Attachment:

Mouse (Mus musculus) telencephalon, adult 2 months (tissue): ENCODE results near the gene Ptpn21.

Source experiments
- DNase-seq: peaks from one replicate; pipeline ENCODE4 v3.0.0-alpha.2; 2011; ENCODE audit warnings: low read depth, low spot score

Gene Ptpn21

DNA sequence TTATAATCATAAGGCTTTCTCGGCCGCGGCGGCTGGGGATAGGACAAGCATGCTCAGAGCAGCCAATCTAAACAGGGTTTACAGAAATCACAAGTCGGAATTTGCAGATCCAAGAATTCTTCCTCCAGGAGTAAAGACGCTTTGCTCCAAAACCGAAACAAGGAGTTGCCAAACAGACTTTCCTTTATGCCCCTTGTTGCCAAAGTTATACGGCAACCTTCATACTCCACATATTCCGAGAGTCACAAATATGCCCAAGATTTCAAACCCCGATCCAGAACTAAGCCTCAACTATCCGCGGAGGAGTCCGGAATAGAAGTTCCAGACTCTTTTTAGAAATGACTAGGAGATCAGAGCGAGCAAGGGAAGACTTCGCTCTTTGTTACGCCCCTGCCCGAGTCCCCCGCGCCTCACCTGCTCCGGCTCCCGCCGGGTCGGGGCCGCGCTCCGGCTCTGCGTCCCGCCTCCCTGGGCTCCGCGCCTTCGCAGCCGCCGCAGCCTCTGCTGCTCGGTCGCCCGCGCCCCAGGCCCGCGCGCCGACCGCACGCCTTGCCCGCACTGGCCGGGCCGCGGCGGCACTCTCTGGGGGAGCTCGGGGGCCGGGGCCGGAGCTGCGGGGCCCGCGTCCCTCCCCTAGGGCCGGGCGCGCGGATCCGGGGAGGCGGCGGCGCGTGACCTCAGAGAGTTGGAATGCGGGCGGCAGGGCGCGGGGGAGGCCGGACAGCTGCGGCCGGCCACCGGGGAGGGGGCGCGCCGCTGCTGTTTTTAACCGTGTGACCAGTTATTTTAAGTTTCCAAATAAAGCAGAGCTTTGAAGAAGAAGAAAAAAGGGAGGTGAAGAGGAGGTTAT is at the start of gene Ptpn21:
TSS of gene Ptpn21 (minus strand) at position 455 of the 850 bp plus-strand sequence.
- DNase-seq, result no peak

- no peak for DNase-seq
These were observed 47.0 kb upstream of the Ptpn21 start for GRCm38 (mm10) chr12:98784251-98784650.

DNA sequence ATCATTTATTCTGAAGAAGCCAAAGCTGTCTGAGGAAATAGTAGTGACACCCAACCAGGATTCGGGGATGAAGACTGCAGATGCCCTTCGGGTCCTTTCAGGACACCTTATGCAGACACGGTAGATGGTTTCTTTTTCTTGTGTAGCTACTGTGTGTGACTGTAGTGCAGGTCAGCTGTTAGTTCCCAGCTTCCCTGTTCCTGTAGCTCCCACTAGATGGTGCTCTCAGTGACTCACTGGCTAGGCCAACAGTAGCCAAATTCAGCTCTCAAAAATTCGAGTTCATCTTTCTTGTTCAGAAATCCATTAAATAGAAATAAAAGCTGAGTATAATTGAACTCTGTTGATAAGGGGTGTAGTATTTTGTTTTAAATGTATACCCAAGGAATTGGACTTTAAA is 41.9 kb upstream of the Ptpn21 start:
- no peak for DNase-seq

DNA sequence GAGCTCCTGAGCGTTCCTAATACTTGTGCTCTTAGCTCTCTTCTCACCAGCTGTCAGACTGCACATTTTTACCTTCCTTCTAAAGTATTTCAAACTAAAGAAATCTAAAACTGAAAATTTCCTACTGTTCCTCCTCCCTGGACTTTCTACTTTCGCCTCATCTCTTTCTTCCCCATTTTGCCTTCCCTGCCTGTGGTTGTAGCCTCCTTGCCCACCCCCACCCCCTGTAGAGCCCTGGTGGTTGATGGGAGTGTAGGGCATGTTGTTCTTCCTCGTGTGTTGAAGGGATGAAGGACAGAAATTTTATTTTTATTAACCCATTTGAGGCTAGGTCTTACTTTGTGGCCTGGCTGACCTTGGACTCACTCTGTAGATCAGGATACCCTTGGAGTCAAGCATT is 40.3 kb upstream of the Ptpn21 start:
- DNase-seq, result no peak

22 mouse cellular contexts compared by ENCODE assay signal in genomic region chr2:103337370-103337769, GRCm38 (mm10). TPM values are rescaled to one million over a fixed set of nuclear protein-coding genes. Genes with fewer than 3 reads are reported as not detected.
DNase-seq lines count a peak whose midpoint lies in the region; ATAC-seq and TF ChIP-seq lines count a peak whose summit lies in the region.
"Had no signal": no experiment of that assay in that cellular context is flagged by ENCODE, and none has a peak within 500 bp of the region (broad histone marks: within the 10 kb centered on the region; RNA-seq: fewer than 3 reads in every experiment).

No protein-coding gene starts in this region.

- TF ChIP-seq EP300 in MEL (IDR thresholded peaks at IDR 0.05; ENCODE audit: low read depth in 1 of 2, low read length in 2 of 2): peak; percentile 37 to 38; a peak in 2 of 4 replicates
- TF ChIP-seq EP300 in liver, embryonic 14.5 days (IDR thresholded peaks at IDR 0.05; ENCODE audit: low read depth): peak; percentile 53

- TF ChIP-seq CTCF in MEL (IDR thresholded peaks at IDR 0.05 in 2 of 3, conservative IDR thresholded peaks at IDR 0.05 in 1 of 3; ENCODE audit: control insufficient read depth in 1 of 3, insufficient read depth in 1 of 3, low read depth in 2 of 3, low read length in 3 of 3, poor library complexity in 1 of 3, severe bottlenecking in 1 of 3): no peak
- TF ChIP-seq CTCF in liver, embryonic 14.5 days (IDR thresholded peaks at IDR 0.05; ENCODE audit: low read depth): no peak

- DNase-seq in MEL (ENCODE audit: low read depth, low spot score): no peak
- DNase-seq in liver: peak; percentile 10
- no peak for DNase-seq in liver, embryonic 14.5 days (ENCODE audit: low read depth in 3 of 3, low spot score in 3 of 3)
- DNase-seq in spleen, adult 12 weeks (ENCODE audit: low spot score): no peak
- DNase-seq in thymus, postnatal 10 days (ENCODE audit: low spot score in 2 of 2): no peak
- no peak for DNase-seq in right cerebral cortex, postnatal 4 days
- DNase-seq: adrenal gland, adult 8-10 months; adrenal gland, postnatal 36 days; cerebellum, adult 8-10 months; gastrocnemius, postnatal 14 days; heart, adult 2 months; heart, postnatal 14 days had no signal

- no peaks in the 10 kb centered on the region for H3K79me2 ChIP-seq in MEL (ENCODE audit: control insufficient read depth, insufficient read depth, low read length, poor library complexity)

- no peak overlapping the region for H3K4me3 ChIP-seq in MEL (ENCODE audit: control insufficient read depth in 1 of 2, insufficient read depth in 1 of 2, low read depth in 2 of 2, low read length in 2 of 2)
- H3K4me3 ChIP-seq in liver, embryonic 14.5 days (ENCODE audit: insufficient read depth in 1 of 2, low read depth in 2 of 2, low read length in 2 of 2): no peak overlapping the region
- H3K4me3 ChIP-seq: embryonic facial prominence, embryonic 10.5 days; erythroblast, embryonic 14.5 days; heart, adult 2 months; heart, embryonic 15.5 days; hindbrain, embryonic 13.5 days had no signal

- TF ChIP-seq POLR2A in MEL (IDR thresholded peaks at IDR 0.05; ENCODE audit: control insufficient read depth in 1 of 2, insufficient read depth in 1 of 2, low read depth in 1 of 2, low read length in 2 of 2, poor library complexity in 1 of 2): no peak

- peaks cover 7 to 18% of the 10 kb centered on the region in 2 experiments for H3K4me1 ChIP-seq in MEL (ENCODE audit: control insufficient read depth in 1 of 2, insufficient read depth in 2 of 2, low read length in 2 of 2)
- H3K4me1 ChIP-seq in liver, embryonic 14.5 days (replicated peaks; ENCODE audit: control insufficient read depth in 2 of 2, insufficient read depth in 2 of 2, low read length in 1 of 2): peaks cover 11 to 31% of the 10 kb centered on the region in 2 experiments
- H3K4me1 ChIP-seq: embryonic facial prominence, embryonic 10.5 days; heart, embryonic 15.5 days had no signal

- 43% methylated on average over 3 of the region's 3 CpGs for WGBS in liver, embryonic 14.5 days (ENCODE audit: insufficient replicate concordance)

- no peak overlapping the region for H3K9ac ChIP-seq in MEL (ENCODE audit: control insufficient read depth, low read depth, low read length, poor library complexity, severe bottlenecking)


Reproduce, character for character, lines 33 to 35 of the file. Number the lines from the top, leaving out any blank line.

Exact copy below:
- TF ChIP-seq POLR2A in MEL (IDR thresholded peaks at IDR 0.05; ENCODE audit: control insufficient read depth in 1 of 2, insufficient read depth in 1 of 2, low read depth in 1 of 2, low read length in 2 of 2, poor library complexity in 1 of 2): no peak

- peaks cover 7 to 18% of the 10 kb centered on the region in 2 experiments for H3K4me1 ChIP-seq in MEL (ENCODE audit: control insufficient read depth in 1 of 2, insufficient read depth in 2 of 2, low read length in 2 of 2)
- H3K4me1 ChIP-seq in liver, embryonic 14.5 days (replicated peaks; ENCODE audit: control insufficient read depth in 2 of 2, insufficient read depth in 2 of 2, low read length in 1 of 2): peaks cover 11 to 31% of the 10 kb centered on the region in 2 experiments